Jen Adams - Depression

Foods for Brain Function

Many of us have heard of ‘food for the brain’ – in other words, eating food that is good for our brain function. When we talk about ‘brain function’ we tend to think about cognitive functions such as memory and concentration, but our brains also need to be able to balance our mood effectively so it is important to understand that what we eat (and don’t eat) can have a direct impact on our mood which in turn can lead to anxiety issues and even depression.

Depression is more typically considered to be a biochemical condition, but nutrition can be a factor affecting both the onset and the severity of depression. Essentially, our gastrointestinal tract is responsible for absorbing the nutrients that our organs — including the brain — require in order for them to function properly. Approximately 60 litres of blood are pumped into our brains every hour, and if that blood is lacking in nutrients, then it is going to impair the brain’s function.

Diet and Mental Health

The Mental Health Foundation recognises that good nutrition is essential for our mental health and they also recognise that some mental health conditions can be directly influenced by our diet. We can help to protect our mental wellbeing by making sure that our diet contains sufficient amounts of complex carbohydrates, essential fats, amino acids, vitamins, minerals and water. Let’s examine some of these nutrients a little more closely to understand the role that they play in keeping our brains healthy.

Omega 3 fats for Depression

We already know that Omega 3 fats are important for our heart health, but recent scientific research has shown that they also have natural anti-depressant properties. There are two types of Omega-3 fats – DHA and EPA. DHA contains properties which support our cognitive development and function, but it is the anti-inflammatory properties of EPA which are important in promoting our mental wellbeing because it reduces inflammation in the brain which is thought be a cause of depression. Oily fish, seafood, seeds, walnuts and cooked spinach are all good sources of Omega 3.

B Vitamins

There is emerging evidence supporting the theory that B vitamins play a vital role in our mental wellbeing. People deficient in vitamins B6, B12 or folic acid are thought to be more likely to suffer from depression and also to be less likely to benefit from anti-depressant drugs. Good sources of B6 include white meat, eggs and wholegrains. B12 sources include animal products (meat, fish and dairy) and folic acid is found in leafy greens, beans, rice & pasta and cereals.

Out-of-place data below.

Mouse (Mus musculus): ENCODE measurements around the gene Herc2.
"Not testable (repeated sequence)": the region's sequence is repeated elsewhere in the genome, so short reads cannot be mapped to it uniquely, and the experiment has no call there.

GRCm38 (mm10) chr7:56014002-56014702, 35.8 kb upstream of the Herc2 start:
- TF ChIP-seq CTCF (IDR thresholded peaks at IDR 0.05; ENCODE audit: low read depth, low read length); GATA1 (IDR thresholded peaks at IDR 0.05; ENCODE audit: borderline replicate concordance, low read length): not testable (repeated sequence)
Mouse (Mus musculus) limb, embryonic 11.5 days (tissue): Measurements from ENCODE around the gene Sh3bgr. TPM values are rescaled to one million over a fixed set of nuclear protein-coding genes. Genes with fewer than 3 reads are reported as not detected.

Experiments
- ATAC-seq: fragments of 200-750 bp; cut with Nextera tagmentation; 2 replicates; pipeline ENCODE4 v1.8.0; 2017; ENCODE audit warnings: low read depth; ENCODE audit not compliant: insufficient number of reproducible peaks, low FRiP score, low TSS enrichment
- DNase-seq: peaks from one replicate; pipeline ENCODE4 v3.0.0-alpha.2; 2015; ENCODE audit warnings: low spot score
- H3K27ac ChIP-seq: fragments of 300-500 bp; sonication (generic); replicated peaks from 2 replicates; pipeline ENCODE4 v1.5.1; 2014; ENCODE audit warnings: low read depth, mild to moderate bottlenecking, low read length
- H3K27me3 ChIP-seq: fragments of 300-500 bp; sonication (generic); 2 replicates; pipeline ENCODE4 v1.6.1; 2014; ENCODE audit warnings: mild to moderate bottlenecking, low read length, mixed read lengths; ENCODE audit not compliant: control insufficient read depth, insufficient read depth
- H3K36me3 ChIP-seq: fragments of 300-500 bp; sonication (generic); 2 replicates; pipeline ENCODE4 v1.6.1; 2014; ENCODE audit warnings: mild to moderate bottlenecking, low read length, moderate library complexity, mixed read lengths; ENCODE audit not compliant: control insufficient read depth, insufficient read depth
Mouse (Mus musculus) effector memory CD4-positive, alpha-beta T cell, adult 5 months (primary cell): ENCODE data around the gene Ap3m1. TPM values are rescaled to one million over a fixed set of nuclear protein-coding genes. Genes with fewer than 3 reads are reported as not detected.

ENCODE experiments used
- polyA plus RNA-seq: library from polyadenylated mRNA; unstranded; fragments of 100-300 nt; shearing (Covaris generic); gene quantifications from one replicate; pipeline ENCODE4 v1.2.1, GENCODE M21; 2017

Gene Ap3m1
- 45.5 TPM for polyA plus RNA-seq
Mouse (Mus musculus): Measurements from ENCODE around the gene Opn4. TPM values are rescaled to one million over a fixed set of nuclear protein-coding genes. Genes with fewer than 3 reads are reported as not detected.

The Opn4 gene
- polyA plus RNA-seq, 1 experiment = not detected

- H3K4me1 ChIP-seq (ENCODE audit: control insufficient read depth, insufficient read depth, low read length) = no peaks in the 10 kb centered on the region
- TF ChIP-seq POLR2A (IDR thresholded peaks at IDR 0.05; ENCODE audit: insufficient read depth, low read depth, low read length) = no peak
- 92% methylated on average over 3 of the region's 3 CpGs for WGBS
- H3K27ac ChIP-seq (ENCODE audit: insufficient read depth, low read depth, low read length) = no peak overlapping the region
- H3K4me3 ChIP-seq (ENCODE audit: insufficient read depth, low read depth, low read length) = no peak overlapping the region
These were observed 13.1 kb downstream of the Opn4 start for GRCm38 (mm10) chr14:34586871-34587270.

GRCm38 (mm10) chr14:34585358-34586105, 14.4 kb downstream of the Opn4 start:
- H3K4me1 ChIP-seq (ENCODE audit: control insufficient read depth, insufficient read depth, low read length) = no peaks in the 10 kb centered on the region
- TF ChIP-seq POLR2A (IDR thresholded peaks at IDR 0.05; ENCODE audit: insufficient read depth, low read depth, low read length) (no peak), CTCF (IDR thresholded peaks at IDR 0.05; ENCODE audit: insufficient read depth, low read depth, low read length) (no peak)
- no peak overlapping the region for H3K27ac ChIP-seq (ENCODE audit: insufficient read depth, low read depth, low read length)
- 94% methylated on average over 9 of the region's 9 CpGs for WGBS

Amino Acids

Serotonin is a chemical messenger which is believed to help stabilise our moods. Let’s call it the ‘happy chemical’. It is made mostly in the gut (and less so in the brain) from an amino acid called tryptophan. Poor nutrition resulting in poor gastrointestinal health can prevent serotonin production from tryptophan and can ultimately result in us having less happy chemicals in our brain. Tryptophan can be found in many protein-rich foods such as meat, salmon, nuts, beans and eggs. Exercise and sunshine can also help to boost our serotonin levels.

Complex Carbohydrates

Our brains run on glucose, so there is a direct link between mood and blood sugar balance. Our bodies break down carbohydrate foods into glucose and if our blood sugar supply is uneven then so, in turn, is our mood. This is a key reason why reducing our sugar intake is so important – all we are doing by consuming sugary foods and drinks is putting extra pressure on our blood sugar levels and so causing our moods to swing.

We can get all the glucose that we need via healthy complex carbohydrates such as beans, vegetables and whole grains. Many of us consume more sugar than our bodies need, and so they have to work harder to regulate our blood sugar levels and in turn regulate our moods. This is where a certain mineral becomes significant in our mental wellbeing.

Chromium – and Water, Water, Water!

Chromium is a mineral which is vital for keeping our blood sugar levels stable because insulin cannot work effectively without it and it is insulin which clears glucose from the blood. Chromium can be found in tap water and also in food such as sweet potato, broccoli and oats.

Let’s help ourselves to help our moods

Mental Health problems are widespread – it is thought that approximately 1 in 4 people in the UK will experience a mental health problem each year. It really does make sense to understand what we can do, though our diet and nutrition, to help to keep our brains functioning as healthily as we can. Eating the right foods is just as important for our mental health as it is to our physical health.

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